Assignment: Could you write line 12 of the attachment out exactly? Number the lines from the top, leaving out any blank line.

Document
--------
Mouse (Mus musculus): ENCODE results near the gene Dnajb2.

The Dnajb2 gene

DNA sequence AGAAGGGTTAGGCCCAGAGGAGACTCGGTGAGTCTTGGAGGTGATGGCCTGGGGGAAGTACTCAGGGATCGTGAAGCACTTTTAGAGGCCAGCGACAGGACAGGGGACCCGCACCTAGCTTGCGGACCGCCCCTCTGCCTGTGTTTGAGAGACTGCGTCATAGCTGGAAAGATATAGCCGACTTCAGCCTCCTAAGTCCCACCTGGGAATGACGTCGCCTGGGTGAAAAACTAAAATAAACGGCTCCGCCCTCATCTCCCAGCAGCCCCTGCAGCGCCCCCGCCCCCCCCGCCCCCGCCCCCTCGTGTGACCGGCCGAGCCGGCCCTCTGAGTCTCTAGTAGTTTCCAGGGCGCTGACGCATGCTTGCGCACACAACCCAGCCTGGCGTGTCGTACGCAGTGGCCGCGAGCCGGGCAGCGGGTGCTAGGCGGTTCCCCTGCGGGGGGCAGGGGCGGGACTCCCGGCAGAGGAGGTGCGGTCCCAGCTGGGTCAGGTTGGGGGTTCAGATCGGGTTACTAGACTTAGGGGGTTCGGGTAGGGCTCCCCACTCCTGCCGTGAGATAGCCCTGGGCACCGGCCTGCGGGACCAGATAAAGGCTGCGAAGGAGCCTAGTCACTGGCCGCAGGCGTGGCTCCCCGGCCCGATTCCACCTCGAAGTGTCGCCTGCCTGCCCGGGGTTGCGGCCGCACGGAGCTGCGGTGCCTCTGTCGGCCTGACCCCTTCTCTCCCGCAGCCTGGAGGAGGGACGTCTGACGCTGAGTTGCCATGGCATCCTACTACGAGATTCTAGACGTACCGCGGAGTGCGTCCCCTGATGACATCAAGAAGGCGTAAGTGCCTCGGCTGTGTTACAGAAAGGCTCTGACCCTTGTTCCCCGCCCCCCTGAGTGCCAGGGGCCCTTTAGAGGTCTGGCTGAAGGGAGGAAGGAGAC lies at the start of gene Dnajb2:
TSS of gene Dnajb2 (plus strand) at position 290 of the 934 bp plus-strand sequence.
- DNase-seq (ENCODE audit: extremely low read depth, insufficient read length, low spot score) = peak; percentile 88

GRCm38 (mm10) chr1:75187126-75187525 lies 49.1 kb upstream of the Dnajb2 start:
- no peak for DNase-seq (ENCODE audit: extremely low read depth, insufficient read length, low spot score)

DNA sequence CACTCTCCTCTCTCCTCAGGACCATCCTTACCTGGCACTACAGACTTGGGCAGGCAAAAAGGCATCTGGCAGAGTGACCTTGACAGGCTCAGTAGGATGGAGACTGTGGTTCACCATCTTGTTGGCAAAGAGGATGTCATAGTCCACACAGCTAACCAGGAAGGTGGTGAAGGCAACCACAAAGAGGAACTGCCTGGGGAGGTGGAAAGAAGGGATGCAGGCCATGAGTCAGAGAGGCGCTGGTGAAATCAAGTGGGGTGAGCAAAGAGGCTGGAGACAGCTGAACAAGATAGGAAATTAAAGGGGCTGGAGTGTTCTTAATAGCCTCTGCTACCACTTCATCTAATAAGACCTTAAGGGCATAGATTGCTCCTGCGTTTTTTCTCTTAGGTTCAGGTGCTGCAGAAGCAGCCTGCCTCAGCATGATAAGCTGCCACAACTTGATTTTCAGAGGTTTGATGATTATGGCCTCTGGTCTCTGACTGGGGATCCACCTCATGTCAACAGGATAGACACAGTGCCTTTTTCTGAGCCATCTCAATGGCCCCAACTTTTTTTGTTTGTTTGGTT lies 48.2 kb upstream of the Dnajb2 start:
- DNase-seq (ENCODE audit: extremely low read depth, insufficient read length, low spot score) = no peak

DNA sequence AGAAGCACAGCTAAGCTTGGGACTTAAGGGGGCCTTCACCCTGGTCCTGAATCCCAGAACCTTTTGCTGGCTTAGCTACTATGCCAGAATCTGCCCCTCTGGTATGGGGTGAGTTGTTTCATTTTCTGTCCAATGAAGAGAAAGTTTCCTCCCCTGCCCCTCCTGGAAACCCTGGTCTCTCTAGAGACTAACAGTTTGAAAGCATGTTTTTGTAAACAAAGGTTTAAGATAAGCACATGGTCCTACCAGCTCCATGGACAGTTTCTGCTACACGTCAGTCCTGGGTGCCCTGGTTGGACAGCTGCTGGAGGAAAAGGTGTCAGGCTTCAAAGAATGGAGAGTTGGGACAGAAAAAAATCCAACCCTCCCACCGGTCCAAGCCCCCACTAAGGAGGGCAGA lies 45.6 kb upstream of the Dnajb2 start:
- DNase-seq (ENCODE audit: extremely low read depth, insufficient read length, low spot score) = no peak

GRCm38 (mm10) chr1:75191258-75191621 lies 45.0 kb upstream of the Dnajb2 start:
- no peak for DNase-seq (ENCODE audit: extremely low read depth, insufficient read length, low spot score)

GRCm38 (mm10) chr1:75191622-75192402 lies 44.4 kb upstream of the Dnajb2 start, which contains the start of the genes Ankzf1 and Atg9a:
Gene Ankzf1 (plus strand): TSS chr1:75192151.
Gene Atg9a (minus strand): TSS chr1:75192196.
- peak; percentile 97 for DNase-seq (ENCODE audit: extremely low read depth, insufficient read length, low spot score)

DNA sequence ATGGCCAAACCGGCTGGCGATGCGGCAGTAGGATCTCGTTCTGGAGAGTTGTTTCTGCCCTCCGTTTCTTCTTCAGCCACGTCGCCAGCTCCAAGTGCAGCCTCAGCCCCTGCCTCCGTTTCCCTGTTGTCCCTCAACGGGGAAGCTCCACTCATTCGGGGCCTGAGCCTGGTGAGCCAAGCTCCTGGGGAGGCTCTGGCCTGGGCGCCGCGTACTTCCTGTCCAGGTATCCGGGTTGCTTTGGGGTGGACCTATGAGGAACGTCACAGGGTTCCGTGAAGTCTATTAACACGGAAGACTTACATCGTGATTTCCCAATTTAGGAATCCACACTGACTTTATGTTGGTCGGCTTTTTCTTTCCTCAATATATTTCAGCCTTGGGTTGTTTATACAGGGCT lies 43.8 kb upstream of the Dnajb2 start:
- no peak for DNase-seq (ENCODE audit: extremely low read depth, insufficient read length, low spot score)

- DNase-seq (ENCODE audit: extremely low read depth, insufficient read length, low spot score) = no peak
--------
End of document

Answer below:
GRCm38 (mm10) chr1:75191258-75191621 lies 45.0 kb upstream of the Dnajb2 start: